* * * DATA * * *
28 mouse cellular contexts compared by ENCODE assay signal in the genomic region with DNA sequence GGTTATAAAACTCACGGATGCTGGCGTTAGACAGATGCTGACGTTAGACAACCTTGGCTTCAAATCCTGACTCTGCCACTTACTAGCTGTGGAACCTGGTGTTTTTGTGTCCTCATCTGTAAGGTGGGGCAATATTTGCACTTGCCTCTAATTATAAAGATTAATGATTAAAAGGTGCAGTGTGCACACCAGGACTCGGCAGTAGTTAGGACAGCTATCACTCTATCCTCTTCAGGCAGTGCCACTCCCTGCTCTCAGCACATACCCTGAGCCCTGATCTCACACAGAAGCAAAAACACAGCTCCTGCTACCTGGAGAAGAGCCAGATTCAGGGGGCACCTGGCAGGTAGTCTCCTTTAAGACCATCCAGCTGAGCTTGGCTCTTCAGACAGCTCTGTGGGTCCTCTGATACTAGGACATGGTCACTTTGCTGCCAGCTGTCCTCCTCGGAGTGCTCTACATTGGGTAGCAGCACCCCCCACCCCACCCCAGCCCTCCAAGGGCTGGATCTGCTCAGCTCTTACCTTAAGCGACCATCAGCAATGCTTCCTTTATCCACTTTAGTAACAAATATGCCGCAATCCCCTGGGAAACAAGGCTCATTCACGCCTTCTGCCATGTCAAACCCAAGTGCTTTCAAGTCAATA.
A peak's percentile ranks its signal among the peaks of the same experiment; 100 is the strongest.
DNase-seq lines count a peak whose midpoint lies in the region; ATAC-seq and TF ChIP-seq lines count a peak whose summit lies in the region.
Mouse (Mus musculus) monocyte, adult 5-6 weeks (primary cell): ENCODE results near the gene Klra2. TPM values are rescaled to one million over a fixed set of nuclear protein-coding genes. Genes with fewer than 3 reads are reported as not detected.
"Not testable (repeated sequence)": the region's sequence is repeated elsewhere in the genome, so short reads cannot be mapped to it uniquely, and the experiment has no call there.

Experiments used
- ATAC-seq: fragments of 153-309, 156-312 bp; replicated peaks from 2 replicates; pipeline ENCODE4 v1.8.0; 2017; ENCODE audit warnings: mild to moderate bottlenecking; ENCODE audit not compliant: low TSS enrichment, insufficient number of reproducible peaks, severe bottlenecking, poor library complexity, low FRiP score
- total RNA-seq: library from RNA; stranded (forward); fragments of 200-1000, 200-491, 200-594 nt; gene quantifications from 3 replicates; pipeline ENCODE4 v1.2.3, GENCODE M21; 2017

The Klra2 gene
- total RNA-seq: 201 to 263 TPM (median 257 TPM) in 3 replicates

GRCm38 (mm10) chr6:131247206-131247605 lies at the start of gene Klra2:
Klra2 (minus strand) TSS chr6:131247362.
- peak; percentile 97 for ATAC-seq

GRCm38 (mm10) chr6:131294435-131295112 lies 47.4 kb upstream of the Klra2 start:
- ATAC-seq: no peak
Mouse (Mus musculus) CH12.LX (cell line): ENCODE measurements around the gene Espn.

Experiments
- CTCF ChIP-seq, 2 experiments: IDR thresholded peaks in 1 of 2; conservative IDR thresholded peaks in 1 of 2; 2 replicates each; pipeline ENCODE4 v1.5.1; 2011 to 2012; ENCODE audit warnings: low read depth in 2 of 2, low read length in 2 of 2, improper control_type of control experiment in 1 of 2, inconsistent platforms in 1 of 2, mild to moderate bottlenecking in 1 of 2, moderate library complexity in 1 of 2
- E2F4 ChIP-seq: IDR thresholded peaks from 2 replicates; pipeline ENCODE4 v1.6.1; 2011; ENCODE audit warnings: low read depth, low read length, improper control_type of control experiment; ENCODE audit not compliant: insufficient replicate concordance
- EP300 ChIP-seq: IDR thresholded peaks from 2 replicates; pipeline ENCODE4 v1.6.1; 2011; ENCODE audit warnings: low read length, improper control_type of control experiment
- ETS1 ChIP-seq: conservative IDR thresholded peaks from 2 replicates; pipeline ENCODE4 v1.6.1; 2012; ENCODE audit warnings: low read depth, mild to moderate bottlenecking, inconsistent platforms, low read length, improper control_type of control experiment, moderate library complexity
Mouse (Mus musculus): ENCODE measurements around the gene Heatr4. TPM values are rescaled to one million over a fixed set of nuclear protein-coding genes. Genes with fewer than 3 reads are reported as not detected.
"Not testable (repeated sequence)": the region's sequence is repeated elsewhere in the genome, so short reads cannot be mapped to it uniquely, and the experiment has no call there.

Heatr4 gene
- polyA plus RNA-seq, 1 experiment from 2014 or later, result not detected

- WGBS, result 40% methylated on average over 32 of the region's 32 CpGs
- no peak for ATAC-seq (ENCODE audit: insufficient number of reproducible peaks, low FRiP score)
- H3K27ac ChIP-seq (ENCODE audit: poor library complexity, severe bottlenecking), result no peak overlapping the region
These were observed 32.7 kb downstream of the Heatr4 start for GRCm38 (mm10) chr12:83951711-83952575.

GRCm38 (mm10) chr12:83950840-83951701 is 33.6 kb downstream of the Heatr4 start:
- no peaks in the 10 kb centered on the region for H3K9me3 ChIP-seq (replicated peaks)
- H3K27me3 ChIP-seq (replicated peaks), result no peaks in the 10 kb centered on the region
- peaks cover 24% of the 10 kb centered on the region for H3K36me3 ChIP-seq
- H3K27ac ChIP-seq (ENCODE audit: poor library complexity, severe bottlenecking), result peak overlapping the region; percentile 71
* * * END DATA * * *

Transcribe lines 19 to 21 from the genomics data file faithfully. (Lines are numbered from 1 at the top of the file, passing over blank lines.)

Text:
- E2F4 ChIP-seq: IDR thresholded peaks from 2 replicates; pipeline ENCODE4 v1.6.1; 2011; ENCODE audit warnings: low read depth, low read length, improper control_type of control experiment; ENCODE audit not compliant: insufficient replicate concordance
- EP300 ChIP-seq: IDR thresholded peaks from 2 replicates; pipeline ENCODE4 v1.6.1; 2011; ENCODE audit warnings: low read length, improper control_type of control experiment
- ETS1 ChIP-seq: conservative IDR thresholded peaks from 2 replicates; pipeline ENCODE4 v1.6.1; 2012; ENCODE audit warnings: low read depth, mild to moderate bottlenecking, inconsistent platforms, low read length, improper control_type of control experiment, moderate library complexity